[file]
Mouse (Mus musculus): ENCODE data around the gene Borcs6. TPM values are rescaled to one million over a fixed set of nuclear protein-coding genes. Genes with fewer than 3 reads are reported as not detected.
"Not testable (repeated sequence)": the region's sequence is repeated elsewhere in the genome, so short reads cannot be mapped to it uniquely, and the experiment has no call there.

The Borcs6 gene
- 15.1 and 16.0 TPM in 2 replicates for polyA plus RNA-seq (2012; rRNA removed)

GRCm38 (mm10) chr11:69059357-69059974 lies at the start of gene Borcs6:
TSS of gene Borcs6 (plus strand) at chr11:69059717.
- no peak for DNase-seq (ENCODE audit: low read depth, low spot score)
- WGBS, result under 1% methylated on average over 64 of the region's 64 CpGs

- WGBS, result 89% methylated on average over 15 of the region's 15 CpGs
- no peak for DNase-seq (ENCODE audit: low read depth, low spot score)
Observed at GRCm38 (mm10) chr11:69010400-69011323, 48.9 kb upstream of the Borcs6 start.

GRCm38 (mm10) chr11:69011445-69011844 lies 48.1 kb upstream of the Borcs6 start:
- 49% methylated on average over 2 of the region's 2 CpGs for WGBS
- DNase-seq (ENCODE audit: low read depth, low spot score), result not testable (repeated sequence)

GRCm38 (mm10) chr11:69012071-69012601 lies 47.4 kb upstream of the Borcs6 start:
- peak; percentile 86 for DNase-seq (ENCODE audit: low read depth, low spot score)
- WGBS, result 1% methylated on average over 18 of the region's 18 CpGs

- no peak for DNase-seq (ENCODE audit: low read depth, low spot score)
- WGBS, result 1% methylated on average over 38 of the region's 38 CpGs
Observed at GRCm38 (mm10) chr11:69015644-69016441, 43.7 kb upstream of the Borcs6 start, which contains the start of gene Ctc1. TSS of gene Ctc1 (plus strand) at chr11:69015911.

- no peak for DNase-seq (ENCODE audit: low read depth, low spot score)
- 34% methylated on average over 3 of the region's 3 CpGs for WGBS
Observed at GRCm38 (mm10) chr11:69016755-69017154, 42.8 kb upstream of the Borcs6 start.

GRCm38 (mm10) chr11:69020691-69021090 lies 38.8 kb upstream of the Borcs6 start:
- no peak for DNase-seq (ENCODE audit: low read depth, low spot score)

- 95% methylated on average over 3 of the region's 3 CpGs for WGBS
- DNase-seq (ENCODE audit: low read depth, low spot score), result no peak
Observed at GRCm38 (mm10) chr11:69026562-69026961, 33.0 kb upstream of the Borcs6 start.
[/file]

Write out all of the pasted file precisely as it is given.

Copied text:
Mouse (Mus musculus): ENCODE data around the gene Borcs6. TPM values are rescaled to one million over a fixed set of nuclear protein-coding genes. Genes with fewer than 3 reads are reported as not detected.
"Not testable (repeated sequence)": the region's sequence is repeated elsewhere in the genome, so short reads cannot be mapped to it uniquely, and the experiment has no call there.

The Borcs6 gene
- 15.1 and 16.0 TPM in 2 replicates for polyA plus RNA-seq (2012; rRNA removed)

GRCm38 (mm10) chr11:69059357-69059974 lies at the start of gene Borcs6:
TSS of gene Borcs6 (plus strand) at chr11:69059717.
- no peak for DNase-seq (ENCODE audit: low read depth, low spot score)
- WGBS, result under 1% methylated on average over 64 of the region's 64 CpGs

- WGBS, result 89% methylated on average over 15 of the region's 15 CpGs
- no peak for DNase-seq (ENCODE audit: low read depth, low spot score)
Observed at GRCm38 (mm10) chr11:69010400-69011323, 48.9 kb upstream of the Borcs6 start.

GRCm38 (mm10) chr11:69011445-69011844 lies 48.1 kb upstream of the Borcs6 start:
- 49% methylated on average over 2 of the region's 2 CpGs for WGBS
- DNase-seq (ENCODE audit: low read depth, low spot score), result not testable (repeated sequence)

GRCm38 (mm10) chr11:69012071-69012601 lies 47.4 kb upstream of the Borcs6 start:
- peak; percentile 86 for DNase-seq (ENCODE audit: low read depth, low spot score)
- WGBS, result 1% methylated on average over 18 of the region's 18 CpGs

- no peak for DNase-seq (ENCODE audit: low read depth, low spot score)
- WGBS, result 1% methylated on average over 38 of the region's 38 CpGs
Observed at GRCm38 (mm10) chr11:69015644-69016441, 43.7 kb upstream of the Borcs6 start, which contains the start of gene Ctc1. TSS of gene Ctc1 (plus strand) at chr11:69015911.

- no peak for DNase-seq (ENCODE audit: low read depth, low spot score)
- 34% methylated on average over 3 of the region's 3 CpGs for WGBS
Observed at GRCm38 (mm10) chr11:69016755-69017154, 42.8 kb upstream of the Borcs6 start.

GRCm38 (mm10) chr11:69020691-69021090 lies 38.8 kb upstream of the Borcs6 start:
- no peak for DNase-seq (ENCODE audit: low read depth, low spot score)

- 95% methylated on average over 3 of the region's 3 CpGs for WGBS
- DNase-seq (ENCODE audit: low read depth, low spot score), result no peak
Observed at GRCm38 (mm10) chr11:69026562-69026961, 33.0 kb upstream of the Borcs6 start.